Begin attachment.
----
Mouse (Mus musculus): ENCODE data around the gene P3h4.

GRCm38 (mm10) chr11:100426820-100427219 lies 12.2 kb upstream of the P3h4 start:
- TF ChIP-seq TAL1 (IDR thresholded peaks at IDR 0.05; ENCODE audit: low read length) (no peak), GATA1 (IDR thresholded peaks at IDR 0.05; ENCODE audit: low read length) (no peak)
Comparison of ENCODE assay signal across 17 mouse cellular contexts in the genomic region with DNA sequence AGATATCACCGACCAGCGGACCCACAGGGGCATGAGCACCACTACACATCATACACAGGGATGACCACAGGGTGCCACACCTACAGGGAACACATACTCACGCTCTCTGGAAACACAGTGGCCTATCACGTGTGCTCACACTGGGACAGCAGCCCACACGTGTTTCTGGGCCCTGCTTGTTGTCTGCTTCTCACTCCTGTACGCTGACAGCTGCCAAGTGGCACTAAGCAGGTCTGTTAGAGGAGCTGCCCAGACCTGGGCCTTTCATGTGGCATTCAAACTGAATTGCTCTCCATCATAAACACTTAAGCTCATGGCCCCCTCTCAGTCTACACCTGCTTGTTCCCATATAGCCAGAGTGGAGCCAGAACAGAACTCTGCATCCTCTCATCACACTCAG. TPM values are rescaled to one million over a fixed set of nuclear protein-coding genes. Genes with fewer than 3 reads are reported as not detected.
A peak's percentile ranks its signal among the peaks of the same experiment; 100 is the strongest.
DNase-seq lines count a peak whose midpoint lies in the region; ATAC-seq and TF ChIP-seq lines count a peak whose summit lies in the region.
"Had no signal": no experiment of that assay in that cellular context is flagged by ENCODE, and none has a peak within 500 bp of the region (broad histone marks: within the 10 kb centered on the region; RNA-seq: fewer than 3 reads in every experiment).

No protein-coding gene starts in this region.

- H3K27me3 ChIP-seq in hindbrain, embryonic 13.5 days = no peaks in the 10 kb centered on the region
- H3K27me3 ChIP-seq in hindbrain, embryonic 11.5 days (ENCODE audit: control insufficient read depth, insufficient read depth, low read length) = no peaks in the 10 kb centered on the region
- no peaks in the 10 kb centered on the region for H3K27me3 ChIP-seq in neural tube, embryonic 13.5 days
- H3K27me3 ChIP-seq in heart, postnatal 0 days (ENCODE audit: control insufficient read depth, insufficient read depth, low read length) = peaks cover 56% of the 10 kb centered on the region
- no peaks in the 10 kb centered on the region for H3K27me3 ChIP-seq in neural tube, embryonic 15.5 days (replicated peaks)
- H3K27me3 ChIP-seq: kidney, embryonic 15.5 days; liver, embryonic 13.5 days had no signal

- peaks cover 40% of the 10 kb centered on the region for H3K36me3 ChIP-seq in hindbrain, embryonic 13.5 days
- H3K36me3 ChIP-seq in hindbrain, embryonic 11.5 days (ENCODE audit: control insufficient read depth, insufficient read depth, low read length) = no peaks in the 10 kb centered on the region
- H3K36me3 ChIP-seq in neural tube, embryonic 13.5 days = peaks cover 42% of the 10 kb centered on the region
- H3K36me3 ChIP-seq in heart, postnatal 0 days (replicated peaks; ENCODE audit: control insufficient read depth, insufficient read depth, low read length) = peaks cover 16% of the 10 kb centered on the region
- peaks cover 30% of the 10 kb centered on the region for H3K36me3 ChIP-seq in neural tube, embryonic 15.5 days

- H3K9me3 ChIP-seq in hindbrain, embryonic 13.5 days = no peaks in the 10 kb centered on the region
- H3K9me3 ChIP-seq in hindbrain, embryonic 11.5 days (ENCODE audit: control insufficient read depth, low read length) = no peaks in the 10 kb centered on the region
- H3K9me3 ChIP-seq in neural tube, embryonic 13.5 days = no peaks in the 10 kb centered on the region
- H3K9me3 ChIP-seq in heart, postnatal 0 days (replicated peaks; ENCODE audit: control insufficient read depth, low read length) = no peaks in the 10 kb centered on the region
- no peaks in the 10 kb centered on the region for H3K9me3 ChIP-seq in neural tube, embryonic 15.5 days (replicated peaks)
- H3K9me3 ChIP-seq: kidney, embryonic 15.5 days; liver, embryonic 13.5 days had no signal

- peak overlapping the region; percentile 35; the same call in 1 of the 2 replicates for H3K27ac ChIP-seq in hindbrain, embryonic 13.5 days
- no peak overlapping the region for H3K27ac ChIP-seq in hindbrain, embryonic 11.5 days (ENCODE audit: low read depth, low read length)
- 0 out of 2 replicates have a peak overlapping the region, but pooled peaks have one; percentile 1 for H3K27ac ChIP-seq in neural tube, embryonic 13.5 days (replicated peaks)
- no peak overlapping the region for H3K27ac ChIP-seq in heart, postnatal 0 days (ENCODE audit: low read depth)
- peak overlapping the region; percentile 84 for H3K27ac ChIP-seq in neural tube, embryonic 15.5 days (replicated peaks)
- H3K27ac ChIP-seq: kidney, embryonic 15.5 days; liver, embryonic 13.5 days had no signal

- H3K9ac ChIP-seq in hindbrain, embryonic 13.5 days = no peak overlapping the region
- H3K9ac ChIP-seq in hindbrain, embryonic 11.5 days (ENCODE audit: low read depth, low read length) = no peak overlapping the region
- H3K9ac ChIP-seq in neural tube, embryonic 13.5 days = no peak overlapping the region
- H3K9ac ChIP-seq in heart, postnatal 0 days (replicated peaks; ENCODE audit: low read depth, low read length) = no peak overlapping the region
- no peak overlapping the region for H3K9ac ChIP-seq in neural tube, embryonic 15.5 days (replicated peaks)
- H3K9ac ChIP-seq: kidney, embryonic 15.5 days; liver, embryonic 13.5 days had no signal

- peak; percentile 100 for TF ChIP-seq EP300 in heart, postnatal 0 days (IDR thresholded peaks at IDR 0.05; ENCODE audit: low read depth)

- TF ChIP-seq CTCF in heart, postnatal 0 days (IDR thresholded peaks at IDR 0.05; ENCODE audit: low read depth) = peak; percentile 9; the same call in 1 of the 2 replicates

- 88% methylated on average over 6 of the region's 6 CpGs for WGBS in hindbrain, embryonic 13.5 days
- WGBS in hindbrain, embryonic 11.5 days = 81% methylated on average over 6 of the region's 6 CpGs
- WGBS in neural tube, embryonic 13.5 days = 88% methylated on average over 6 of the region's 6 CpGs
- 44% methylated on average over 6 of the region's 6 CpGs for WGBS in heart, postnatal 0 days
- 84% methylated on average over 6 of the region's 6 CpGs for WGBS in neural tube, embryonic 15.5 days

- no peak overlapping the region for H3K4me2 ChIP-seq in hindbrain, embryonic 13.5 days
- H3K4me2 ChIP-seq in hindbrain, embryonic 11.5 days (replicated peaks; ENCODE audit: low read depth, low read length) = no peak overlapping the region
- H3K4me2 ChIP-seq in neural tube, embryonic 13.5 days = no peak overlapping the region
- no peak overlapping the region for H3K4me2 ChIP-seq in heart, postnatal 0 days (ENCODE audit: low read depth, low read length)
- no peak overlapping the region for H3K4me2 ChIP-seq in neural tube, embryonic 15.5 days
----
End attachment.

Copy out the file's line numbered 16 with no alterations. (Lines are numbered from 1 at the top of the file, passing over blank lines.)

- H3K36me3 ChIP-seq in hindbrain, embryonic 11.5 days (ENCODE audit: control insufficient read depth, insufficient read depth, low read length) = no peaks in the 10 kb centered on the region